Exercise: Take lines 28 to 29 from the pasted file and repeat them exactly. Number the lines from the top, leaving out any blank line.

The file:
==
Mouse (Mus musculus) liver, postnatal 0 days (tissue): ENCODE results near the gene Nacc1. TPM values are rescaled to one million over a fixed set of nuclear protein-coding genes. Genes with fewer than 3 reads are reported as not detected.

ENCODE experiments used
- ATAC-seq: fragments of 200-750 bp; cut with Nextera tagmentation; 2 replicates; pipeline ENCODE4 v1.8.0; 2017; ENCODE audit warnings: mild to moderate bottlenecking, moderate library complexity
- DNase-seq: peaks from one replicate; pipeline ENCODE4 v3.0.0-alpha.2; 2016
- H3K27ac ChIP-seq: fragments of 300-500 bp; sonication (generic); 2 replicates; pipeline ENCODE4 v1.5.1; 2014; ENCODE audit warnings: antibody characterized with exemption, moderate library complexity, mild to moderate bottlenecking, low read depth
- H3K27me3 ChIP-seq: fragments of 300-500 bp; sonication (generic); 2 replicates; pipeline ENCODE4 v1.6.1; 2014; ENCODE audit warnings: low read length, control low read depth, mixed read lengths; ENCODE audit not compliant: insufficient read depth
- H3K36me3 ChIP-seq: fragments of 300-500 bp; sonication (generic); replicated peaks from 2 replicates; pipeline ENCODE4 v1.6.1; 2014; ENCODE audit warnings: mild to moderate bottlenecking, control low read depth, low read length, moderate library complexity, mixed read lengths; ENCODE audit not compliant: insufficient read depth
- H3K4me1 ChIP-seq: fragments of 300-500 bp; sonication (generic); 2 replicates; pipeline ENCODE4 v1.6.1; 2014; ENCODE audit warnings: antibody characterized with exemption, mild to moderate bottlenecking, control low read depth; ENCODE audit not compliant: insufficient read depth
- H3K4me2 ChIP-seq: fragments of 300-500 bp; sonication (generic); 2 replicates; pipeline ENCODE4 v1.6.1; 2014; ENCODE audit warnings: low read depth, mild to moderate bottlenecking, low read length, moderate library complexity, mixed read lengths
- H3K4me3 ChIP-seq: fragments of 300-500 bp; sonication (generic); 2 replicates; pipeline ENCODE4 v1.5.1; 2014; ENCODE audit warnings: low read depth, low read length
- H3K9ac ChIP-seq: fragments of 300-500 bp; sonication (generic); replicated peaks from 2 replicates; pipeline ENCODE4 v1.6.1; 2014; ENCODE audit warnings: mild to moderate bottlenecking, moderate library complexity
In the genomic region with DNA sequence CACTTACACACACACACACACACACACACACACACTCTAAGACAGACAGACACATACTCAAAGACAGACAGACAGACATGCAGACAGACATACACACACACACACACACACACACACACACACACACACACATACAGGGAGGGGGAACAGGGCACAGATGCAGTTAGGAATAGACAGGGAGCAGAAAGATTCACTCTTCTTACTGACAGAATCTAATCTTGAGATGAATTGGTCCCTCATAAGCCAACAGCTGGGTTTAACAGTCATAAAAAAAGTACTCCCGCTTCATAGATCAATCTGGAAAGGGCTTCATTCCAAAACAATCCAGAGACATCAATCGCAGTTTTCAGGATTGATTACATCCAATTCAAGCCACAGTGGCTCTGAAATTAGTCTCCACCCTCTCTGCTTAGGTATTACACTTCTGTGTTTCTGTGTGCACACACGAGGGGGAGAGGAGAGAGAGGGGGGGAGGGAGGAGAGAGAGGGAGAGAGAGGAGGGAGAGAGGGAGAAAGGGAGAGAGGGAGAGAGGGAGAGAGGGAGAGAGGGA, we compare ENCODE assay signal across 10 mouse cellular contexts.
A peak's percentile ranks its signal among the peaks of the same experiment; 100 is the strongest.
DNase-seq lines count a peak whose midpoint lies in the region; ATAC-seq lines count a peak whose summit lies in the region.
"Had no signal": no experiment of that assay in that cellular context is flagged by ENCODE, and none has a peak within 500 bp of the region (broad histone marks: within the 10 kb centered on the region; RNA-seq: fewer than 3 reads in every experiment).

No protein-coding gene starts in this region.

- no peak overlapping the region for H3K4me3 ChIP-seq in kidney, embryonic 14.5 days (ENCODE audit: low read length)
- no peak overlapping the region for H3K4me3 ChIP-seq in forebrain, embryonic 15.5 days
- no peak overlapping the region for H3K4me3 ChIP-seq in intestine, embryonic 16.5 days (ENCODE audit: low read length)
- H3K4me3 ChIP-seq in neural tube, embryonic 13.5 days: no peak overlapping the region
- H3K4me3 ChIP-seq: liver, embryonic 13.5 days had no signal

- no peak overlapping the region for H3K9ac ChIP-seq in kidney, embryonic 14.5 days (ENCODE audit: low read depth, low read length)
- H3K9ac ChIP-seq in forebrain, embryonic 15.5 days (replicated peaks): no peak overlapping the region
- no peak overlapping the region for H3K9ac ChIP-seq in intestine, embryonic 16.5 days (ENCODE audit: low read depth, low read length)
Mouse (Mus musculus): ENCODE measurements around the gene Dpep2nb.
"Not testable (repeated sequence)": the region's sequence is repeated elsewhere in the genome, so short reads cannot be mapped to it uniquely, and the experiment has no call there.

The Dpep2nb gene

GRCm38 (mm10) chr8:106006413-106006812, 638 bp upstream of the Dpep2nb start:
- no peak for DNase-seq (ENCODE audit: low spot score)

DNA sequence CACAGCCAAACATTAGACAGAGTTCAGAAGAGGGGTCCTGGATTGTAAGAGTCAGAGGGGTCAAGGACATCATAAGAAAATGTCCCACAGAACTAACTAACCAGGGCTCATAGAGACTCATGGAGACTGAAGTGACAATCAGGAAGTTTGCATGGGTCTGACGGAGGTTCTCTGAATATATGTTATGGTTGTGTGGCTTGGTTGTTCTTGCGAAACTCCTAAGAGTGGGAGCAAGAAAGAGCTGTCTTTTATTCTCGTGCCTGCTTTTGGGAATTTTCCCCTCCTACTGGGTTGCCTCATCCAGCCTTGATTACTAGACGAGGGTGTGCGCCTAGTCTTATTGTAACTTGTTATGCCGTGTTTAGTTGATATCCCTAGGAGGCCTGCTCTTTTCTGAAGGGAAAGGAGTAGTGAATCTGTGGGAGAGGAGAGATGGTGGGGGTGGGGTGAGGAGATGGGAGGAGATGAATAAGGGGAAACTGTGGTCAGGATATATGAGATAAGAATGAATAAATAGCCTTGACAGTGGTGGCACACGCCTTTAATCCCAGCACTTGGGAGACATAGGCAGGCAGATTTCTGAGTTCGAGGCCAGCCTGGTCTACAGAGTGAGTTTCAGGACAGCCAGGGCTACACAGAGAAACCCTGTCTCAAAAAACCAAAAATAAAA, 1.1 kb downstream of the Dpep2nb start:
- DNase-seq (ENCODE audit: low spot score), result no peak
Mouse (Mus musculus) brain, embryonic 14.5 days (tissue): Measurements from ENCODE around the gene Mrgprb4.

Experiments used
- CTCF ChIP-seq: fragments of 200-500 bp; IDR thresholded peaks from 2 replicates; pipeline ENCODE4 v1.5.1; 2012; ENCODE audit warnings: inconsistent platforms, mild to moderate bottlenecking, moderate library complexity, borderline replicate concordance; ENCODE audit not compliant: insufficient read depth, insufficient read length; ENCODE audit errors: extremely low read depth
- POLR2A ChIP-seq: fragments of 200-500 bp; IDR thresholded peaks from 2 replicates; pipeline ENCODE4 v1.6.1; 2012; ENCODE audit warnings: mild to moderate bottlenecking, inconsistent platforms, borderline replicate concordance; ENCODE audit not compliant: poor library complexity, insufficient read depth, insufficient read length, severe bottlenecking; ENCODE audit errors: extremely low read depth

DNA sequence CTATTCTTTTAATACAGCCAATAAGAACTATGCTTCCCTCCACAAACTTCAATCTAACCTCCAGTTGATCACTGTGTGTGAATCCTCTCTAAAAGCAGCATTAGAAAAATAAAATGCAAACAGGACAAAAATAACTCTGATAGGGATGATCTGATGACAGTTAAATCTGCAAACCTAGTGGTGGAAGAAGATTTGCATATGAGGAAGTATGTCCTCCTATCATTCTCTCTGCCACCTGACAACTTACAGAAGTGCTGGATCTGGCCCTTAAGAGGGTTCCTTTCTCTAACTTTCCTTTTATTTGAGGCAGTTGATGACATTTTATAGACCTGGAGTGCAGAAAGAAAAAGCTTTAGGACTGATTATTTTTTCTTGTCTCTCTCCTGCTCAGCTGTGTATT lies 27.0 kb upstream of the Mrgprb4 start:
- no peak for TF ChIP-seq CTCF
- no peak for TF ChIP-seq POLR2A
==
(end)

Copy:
GRCm38 (mm10) chr8:106006413-106006812, 638 bp upstream of the Dpep2nb start:
- no peak for DNase-seq (ENCODE audit: low spot score)